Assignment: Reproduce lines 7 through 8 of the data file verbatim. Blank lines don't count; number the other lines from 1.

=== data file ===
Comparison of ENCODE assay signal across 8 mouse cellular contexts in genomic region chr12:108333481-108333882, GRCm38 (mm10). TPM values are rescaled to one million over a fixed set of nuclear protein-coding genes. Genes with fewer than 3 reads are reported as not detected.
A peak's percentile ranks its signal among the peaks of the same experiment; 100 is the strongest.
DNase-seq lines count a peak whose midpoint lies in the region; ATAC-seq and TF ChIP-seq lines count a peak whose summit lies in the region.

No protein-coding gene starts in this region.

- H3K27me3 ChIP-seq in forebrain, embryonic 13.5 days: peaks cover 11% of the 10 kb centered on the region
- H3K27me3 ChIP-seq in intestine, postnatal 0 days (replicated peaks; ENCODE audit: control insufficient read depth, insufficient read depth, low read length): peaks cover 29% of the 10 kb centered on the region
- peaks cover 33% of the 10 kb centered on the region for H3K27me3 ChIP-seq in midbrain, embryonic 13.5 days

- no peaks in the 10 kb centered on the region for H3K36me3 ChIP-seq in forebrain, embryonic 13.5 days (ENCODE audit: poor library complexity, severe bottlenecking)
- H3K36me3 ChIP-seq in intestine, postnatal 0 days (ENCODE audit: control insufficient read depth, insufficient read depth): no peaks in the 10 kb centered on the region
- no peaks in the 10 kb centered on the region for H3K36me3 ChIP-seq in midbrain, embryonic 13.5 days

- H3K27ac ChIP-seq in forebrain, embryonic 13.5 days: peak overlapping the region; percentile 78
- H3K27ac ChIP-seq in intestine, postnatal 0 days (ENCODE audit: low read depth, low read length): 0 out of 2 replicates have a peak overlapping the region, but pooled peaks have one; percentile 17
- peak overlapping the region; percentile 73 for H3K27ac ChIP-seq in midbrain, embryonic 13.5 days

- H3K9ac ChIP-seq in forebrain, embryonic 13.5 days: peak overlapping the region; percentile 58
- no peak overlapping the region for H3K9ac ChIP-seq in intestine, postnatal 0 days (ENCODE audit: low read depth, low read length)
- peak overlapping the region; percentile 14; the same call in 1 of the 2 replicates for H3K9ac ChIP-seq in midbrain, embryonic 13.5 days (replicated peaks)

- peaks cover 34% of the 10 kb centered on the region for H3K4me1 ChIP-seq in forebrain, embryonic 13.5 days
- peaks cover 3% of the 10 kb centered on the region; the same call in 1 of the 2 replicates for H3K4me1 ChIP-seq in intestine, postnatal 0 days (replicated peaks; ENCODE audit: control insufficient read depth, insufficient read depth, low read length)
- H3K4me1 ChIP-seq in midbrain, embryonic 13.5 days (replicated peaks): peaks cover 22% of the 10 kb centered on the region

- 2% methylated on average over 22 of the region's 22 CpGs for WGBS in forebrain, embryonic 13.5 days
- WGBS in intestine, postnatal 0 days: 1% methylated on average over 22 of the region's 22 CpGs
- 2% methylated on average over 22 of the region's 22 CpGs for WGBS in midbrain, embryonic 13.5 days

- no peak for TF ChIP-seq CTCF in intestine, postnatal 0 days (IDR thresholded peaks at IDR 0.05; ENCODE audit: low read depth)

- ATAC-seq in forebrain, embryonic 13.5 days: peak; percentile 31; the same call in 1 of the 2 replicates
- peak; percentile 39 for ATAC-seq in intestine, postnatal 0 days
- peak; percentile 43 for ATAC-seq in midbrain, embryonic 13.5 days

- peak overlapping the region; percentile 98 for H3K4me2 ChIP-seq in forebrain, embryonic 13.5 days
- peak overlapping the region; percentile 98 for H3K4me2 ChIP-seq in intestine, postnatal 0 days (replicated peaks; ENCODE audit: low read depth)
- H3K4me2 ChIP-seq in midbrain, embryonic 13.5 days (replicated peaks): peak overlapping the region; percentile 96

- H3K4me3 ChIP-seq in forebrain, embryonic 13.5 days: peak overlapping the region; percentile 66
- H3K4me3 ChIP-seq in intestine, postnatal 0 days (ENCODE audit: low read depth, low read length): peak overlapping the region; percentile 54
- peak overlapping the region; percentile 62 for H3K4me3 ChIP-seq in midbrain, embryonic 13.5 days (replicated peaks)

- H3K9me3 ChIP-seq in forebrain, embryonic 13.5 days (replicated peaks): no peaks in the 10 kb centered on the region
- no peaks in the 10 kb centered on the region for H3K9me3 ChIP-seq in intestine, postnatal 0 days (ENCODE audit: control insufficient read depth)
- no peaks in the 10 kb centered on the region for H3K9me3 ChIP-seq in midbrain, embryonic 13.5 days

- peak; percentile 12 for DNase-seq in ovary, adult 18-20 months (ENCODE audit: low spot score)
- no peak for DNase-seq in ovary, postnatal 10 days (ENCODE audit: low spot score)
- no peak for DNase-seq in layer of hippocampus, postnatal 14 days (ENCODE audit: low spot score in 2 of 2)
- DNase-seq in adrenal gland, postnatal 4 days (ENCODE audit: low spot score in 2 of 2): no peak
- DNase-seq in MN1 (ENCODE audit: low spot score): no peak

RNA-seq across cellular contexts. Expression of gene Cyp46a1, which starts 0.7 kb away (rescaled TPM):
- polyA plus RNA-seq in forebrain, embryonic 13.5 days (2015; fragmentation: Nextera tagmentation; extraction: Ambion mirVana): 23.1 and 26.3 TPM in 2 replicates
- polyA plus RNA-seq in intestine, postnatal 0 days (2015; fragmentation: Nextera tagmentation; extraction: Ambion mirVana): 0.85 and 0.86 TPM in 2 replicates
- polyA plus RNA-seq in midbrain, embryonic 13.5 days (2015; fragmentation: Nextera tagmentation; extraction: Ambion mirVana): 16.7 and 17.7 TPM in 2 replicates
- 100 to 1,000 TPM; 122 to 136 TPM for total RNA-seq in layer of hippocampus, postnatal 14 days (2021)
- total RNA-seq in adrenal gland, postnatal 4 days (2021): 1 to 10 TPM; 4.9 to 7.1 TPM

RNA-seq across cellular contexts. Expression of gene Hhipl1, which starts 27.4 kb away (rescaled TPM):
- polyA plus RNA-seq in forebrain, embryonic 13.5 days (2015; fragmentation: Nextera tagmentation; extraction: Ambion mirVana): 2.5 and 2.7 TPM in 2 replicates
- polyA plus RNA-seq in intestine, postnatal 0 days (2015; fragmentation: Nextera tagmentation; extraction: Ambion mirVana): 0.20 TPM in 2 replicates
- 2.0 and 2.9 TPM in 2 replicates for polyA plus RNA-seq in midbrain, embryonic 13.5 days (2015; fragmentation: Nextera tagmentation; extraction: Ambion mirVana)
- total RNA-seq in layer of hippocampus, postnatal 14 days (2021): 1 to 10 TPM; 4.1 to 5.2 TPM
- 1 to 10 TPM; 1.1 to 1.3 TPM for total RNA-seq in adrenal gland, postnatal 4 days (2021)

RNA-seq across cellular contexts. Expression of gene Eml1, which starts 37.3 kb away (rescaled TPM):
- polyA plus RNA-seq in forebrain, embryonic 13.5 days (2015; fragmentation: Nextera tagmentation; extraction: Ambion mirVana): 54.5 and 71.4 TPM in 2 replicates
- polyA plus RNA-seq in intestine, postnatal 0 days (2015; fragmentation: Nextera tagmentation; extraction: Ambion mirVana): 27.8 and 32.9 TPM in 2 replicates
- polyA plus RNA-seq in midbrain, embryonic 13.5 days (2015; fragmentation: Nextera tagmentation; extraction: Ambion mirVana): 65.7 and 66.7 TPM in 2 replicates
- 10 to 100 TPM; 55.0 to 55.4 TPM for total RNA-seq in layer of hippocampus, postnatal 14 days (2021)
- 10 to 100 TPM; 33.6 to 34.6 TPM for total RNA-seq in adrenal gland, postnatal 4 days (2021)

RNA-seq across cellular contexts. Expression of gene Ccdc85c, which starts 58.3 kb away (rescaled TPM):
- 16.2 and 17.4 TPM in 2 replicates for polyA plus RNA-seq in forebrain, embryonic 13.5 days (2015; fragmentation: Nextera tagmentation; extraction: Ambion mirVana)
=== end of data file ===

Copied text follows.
- peaks cover 33% of the 10 kb centered on the region for H3K27me3 ChIP-seq in midbrain, embryonic 13.5 days

- no peaks in the 10 kb centered on the region for H3K36me3 ChIP-seq in forebrain, embryonic 13.5 days (ENCODE audit: poor library complexity, severe bottlenecking)